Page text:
PULSE: How should the black church respond to Detroit’s poverty crisis?
SOLOMON KINLOCH: We must be the most vocal, the most active, the most thoughtful force in the community to advocate for those living on the margins of society. Given the level of poverty in this city, we don’t have the luxury of just preaching to folks’ souls. We must be active in providing the skills necessary for folks to uplift their lives. I call it religion with a purpose.
PULSE: You’ve been very vocal about the $600 million over-taxation of Detroit homeowners. In fact, you are the only prominent minister in the city to speak out forcefully on the record about the issue. Explain the kind of theology or doctrine that informs you to do so?
SOLOMON KINLOCH: Theology must always address wrongs that occur in our community. I find it reprehensible that we can grant multi-million dollar tax breaks to billionaires; yet dismiss the plight of thousands of Detroiters who have been overtaxed, placed in perpetual tax payment plans, loss of their homes, and stripped of generational wealth, with no remedy for their suffering. Just like a “Grand Bargain” was created to save the art collection of the DIA, a Grand Bargain needs to be struck to provide compensation for Detroiters wronged.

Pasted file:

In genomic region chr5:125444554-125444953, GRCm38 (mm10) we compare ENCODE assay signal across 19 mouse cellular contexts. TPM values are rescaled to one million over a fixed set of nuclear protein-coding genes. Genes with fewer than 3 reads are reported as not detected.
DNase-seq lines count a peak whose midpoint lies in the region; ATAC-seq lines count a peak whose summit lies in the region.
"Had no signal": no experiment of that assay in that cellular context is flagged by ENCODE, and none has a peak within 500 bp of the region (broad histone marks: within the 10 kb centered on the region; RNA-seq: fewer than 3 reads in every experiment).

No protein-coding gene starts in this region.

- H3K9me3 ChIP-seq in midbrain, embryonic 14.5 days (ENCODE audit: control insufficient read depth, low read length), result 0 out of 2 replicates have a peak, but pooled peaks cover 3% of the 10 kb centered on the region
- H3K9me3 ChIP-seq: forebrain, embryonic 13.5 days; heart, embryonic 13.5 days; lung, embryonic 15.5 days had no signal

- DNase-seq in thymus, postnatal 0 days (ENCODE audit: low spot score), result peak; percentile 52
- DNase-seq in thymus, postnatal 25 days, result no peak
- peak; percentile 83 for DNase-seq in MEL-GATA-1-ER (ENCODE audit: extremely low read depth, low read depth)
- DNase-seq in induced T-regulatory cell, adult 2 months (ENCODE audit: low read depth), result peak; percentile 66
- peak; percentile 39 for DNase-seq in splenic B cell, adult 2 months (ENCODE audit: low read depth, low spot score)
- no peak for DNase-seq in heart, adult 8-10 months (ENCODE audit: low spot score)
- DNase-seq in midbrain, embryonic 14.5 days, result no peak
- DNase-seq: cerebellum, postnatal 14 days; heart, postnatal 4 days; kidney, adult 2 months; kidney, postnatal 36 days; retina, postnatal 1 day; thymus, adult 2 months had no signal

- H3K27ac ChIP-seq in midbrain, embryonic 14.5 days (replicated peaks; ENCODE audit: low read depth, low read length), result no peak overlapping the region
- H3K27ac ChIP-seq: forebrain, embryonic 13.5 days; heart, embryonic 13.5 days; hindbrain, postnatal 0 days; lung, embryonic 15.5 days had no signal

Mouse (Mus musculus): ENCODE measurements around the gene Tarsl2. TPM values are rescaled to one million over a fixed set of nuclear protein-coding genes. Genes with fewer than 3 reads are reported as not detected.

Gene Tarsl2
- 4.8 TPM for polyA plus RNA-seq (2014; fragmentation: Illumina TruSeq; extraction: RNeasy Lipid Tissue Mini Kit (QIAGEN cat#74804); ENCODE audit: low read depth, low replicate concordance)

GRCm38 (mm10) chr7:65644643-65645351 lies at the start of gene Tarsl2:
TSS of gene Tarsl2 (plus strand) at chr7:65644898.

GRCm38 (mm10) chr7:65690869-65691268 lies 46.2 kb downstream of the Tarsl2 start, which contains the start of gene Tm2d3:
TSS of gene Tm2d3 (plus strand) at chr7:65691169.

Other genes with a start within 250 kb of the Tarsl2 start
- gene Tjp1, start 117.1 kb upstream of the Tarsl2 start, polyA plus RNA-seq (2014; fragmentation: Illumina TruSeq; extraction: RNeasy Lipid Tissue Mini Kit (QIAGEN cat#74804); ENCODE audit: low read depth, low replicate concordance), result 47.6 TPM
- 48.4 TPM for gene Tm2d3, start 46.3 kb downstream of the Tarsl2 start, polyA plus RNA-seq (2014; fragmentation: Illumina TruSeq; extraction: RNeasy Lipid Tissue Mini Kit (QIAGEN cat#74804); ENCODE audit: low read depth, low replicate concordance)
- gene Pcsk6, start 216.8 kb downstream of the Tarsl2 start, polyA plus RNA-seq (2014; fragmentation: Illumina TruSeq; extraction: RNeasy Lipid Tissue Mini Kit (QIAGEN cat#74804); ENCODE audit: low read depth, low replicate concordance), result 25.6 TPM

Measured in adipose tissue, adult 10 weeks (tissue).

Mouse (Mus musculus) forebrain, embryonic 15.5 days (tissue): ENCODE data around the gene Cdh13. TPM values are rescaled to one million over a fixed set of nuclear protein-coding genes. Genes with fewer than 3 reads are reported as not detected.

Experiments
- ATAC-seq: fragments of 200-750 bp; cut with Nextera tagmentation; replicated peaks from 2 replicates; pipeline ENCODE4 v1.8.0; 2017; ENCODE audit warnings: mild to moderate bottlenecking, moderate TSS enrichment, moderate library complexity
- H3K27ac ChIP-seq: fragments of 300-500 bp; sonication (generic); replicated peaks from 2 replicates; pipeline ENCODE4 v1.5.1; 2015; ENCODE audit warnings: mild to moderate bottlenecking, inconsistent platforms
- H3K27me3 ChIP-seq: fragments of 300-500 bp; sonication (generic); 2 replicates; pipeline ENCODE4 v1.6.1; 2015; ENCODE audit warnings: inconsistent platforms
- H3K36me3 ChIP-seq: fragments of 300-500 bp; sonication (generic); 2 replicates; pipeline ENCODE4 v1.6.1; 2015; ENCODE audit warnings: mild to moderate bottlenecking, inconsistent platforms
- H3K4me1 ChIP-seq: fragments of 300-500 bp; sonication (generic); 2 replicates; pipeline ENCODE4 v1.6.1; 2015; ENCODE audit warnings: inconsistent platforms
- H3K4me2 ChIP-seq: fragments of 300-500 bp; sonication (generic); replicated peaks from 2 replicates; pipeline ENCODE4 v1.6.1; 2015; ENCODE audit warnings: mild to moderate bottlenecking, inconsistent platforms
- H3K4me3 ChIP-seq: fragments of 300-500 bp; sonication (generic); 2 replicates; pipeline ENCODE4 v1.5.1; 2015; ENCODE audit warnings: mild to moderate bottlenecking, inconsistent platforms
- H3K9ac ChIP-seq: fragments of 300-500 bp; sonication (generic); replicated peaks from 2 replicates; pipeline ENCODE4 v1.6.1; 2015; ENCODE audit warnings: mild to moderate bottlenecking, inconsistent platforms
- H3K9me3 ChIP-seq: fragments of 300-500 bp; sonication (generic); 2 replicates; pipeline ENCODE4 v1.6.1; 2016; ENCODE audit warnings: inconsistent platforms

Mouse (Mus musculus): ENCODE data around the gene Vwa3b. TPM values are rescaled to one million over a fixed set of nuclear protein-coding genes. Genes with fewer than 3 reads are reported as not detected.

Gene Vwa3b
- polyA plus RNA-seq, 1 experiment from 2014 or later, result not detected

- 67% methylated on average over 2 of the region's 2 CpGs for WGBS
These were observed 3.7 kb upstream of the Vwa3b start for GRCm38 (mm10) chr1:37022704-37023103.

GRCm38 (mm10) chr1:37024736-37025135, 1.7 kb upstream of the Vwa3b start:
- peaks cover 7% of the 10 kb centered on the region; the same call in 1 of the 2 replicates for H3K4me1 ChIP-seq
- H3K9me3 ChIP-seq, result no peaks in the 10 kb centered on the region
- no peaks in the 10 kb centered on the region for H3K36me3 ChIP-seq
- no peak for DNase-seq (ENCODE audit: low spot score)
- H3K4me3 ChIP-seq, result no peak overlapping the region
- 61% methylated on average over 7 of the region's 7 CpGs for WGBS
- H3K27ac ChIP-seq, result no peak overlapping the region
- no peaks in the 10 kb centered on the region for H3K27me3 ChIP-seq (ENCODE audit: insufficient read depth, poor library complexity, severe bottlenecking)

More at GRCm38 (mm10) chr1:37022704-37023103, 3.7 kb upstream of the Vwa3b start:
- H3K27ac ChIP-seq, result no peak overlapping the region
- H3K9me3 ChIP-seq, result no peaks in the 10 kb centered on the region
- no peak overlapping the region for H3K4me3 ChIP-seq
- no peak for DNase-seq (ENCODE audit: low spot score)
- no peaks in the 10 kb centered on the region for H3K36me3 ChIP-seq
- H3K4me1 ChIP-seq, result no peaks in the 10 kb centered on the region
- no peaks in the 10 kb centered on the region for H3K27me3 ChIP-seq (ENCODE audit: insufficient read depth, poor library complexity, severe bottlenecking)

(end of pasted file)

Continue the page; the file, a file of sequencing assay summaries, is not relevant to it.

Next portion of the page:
PULSE: What would you like to see happen differently that could change the trajectory of things in the recovery of Detroit?
SOLOMON KINLOCH: The focus must be on neighborhood development. A greater emphasis on allocation of resources in areas outside of the 7.5 square mile areas comprising downtown and Midtown must occur. Greater emphasis on job training and development, affordable housing retention and development, mortgage programs to encourage and retain homeownership, entrepreneurial development, low cost access to capital for small businesses are needed to change the trajectory of the city’s so called renaissance.
PULSE: There is a school of thought that believes that ministers should not be political and must stay away from social issues. What is your response?